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It is my second week aboard the Swell- and boy am I having a swell time!!  

Veilleux 1

Training has been tough, just the way I like it.  Learning the operations in 45 knot winds last week has made me prepared for anything- well almost.   There have been long hard days, days where I think I am gonna lose it.  But as well there have been such amazing days that I am thankful for being here.
Everyday is a learning experience both topside and underwater.  New sites, new people and new lingo!!

So far, so good and I cant wait for more!

DM: Janice

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Magnifique ! Great diving! – Pierre, Canada

Dumais 2

Incredible! The food aboard the Nautilus Swell has been the best I have had on any other liveaboard! There has been so much variety. Amy the hostess is the best we have encountered on other boats, she works very hard. It is the crew that make this trip so memorable for us. The crew work so well together, they are a great team and have fantastic chemistry. Tim is a very good captain. He is so open, he is serious but very relaxed it seems and is always willing to explain a dive site or help you put on your fins! Tiare is a great dive master! So knowledgeable and always happy. Jordan is a good first mate as well.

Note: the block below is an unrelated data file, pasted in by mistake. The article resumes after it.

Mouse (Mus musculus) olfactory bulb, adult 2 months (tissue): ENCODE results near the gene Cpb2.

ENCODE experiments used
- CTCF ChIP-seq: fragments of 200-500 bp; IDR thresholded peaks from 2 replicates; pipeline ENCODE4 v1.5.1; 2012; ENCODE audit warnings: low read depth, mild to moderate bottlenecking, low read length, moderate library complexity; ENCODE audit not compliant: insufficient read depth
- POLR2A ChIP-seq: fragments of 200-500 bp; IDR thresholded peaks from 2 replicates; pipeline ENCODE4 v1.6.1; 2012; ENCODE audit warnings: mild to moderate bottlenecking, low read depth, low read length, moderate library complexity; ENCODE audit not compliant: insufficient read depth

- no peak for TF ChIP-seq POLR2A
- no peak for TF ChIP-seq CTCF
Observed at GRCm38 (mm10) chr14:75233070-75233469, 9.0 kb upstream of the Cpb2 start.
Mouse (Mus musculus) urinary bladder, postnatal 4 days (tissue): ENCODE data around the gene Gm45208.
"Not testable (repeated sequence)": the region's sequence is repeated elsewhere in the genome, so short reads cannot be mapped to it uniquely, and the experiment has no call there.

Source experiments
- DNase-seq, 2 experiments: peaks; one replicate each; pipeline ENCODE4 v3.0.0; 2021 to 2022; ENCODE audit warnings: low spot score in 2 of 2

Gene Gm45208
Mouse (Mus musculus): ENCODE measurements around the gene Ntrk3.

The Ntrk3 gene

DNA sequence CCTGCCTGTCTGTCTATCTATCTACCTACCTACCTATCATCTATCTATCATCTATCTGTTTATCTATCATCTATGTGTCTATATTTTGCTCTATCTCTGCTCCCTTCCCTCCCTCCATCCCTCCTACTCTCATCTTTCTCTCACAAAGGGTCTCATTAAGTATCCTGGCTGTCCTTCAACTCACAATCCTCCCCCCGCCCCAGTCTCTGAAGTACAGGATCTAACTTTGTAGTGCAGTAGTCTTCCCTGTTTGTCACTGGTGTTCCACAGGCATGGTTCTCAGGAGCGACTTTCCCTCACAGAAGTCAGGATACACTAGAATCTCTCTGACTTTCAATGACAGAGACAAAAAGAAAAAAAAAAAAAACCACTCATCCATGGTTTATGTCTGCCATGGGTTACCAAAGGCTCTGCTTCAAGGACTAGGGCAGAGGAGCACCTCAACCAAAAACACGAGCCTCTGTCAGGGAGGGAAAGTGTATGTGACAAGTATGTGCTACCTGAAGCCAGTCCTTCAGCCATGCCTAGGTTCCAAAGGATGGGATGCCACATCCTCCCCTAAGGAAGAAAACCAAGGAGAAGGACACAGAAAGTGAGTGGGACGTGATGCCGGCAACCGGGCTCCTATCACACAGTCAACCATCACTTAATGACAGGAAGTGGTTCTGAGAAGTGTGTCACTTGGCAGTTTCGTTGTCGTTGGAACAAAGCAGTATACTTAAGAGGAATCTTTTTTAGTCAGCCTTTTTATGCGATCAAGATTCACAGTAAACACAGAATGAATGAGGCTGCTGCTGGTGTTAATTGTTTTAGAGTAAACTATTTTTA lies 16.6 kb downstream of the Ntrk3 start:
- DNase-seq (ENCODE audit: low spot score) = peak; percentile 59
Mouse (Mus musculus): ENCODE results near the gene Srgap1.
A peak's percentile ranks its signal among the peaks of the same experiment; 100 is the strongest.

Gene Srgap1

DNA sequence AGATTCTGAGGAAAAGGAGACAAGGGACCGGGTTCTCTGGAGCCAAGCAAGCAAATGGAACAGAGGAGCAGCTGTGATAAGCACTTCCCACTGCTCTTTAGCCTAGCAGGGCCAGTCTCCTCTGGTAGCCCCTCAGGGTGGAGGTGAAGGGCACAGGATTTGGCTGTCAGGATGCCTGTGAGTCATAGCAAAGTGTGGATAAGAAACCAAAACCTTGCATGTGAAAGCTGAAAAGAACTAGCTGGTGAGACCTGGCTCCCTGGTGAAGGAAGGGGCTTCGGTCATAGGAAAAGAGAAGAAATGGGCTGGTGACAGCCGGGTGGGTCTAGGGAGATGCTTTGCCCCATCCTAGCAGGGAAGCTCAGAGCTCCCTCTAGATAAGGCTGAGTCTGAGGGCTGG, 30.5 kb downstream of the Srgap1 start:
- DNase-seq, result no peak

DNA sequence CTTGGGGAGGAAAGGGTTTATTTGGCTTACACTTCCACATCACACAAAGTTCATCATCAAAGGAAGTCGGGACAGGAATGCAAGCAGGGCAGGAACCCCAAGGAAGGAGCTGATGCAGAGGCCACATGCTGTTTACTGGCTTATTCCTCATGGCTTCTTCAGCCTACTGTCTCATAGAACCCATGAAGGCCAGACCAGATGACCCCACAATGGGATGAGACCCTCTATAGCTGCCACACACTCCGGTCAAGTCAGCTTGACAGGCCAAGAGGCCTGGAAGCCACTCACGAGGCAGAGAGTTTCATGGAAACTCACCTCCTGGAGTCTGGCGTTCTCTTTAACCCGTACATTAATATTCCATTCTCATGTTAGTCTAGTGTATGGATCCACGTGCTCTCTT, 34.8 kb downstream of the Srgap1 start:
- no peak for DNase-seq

-Lise, Canada

The diving we have done aboard the Nautilus Swell is new everyday. Everyday I feel more comfortable underwater and I see more things. My underwater magnifying glass is getting alot of use, it lets me see all the little things I have never seen. Each dive I learn something new and I see something I have never seen before. I love discovering new things and the water isn’t even that cold!
– Sylvie, Canada

Everything has been great! -Myrium, Canada

Best crew ever! The dive master is suberb, and the chef is great! Magnifique!

The rooms are always so clean! I feel spoiled everyday.